Working Stiff

Working Stiff

Two Years, 262 Bodies, and the Making of A Medical Examiner

Book - 2014
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The fearless memoir of a young forensic pathologist's "rookie season" as a NYC medical examiner, and the cases--hair-raising and heartbreaking and impossibly complex--that shaped her as both a physician and a mother.

Just two months before the September 11 terrorist attacks, Dr. Judy Melinek began her training as a New York City forensic pathologist. With her husband T.J. and their toddler Daniel holding down the home front, Judy threw herself into the fascinating world of death investigation--performing autopsies, investigating death scenes, counseling grieving relatives. Working Stiff chronicles Judy's two years of training, taking readers behind the police tape of some of the most harrowing deaths in the Big Apple, including a firsthand account of the events of September 11, the subsequent anthrax bio-terrorism attack, and the disastrous crash of American Airlines flight 587.

Lively, action-packed, and loaded with mordant wit, Working Stiff offers a firsthand account of daily life in one of America's most arduous professions, and the unexpected challenges of shuttling between the domains of the living and the dead. The body never lies--and through the murders, accidents, and suicides that land on her table, Dr. Melinek lays bare the truth behind the glamorized depictions of autopsy work on shows like CSI and Law & Order to reveal the secret story of the real morgue.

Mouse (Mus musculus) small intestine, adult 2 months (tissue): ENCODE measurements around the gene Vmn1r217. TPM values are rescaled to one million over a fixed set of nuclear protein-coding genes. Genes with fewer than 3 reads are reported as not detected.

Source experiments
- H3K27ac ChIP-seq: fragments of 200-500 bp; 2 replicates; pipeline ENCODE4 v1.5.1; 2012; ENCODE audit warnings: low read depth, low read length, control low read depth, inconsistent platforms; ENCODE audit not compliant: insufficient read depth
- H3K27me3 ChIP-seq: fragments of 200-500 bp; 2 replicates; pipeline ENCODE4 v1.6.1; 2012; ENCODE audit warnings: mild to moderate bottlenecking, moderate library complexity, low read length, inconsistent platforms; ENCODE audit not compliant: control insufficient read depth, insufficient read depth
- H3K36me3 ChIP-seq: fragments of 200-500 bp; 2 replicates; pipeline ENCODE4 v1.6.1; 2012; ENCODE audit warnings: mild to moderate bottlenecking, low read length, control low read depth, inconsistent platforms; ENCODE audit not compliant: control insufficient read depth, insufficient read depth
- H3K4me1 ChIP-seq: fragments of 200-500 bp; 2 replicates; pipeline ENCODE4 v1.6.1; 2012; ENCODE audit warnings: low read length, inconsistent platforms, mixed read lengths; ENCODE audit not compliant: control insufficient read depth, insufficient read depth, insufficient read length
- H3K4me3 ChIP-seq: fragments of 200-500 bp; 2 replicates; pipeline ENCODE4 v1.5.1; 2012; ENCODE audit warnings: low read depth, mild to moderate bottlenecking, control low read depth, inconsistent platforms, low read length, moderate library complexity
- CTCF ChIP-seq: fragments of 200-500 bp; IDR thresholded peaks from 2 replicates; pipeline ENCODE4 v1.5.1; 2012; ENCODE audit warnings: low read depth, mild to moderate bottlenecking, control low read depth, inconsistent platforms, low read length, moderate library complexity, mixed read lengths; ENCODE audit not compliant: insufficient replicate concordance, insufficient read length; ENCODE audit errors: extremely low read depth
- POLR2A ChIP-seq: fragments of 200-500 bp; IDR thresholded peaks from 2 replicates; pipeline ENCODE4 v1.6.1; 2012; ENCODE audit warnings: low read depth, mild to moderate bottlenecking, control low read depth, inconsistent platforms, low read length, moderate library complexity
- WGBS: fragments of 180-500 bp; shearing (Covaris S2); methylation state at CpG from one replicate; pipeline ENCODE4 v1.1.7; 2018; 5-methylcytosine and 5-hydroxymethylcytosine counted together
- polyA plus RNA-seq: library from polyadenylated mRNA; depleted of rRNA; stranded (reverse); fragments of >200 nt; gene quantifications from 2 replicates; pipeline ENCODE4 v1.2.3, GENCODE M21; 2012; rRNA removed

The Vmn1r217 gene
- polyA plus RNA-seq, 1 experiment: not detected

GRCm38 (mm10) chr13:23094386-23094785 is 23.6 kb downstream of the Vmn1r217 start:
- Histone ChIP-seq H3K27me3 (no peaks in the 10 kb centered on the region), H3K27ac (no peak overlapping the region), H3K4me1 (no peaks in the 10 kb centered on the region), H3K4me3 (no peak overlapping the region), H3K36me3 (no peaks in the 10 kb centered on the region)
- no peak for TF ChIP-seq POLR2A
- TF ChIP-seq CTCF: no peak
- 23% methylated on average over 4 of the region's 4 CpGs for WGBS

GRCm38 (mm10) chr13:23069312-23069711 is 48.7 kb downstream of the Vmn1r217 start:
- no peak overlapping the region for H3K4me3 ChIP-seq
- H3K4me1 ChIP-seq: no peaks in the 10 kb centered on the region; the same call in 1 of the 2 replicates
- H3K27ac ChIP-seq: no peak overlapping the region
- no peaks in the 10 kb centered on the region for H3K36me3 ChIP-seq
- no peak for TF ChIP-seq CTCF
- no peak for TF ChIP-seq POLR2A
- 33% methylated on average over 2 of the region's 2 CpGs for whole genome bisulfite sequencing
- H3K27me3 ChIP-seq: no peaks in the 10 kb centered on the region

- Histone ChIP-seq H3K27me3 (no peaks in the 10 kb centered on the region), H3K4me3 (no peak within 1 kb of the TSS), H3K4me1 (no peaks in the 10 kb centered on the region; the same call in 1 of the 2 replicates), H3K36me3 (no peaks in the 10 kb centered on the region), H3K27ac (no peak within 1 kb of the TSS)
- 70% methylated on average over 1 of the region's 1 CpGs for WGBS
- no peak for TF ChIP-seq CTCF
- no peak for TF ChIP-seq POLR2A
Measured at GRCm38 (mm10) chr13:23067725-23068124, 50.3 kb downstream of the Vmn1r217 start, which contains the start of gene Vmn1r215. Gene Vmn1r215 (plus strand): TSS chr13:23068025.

Publisher: New York ;, Toronto :, Scribner,, 2014
Edition: First Scribner hardcover edition
ISBN: 9781476727257
Characteristics: 258 pages ; 24 cm
Additional Contributors: Mitchell, T. J.


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Nov 22, 2018

nice lady, gross job

Sep 01, 2018

Great book. Extremely engaging and informative, but not dull or pedantic. Worth a read!

Feb 15, 2018

Endearing and engaging given the grim subject matter... Dr. Melinek gives us and in depth view only few can provide while respecting those featured and their families. Would definitely recommend if you are a fan of mystery thrillers.. crime shows or if you binge watch Bones on Netflix!

Jan 17, 2018

Surprisingly enjoyable, given the subject matter. Well-written, warm hearted story by an extremely intelligent woman. Glad I had time to read this in one sitting, it's very worth the time